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Mary Wong

Vice President, Strategic Policy Management

United States of America


Mary Wong joined ICANN as a Senior Policy Director in 2013 and currently serves the organization as Vice President for Strategic Community Operations, Planning and Engagement. As a member of the Policy Team, Mary's responsibilities also encompass managerial, advisory, analytical and research work related to global policy development at ICANN.

Prior to joining ICANN, Mary was a tenured professor of law at a top-ten ranked intellectual property law school in the United States, where she chaired its global partnerships program and was the founding director of its flagship applied research center. She has also been associated with the technology transactions practice group of a major international law firm, where she advised American, European and Asian clients on corporate, licensing and international transactions involving Internet, intellectual property and privacy laws and policies.

Mary is a past Chair of the International Copyright Treaties & Laws Committee of the American Bar Association (ABA) and has served on the ABA's Copyright Reform Task Force as well as in a number of other public service roles in the United States and her native Singapore.

Mary has worked in Brussels, London, New York and Singapore, and holds a Bachelor of Laws degree from the National University of Singapore and a Master of Laws degree from Cambridge University in the United Kingdom. She is admitted to practice before the Supreme Court of Singapore and is a frequent speaker at academic and industry conferences around the world.

Domain Name System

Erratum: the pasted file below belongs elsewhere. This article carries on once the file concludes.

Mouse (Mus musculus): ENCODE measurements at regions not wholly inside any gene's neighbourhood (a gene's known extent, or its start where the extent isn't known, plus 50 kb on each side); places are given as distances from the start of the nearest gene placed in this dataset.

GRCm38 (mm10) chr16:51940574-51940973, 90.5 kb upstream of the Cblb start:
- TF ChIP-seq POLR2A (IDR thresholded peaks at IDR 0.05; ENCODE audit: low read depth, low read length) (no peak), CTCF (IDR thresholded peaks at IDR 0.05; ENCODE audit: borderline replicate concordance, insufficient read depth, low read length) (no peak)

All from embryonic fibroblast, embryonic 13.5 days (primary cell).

Internationalized Domain Name ,IDN,"IDNs are domain names that include characters used in the local representation of languages that are not written with the twenty-six letters of the basic Latin alphabet ""a-z"". An IDN can contain Latin letters with diacritical marks, as required by many European languages, or may consist of characters from non-Latin scripts such as Arabic or Chinese. Many languages also use other types of digits than the European ""0-9"". The basic Latin alphabet together with the European-Arabic digits are, for the purpose of domain names, termed ""ASCII characters"" (ASCII = American Standard Code for Information Interchange). These are also included in the broader range of ""Unicode characters"" that provides the basis for IDNs. The ""hostname rule"" requires that all domain names of the type under consideration here are stored in the DNS using only the ASCII characters listed above, with the one further addition of the hyphen ""-"". The Unicode form of an IDN therefore requires special encoding before it is entered into the DNS. The following terminology is used when distinguishing between these forms: A domain name consists of a series of ""labels"" (separated by ""dots""). The ASCII form of an IDN label is termed an ""A-label"". All operations defined in the DNS protocol use A-labels exclusively. The Unicode form, which a user expects to be displayed, is termed a ""U-label"". The difference may be illustrated with the Hindi word for ""test"" — परीका — appearing here as a U-label would (in the Devanagari script). A special form of ""ASCII compatible encoding"" (abbreviated ACE) is applied to this to produce the corresponding A-label: xn--11b5bs1di. A domain name that only includes ASCII letters, digits, and hyphens is termed an ""LDH label"". Although the definitions of A-labels and LDH-labels overlap, a name consisting exclusively of LDH labels, such as"""" is not an IDN."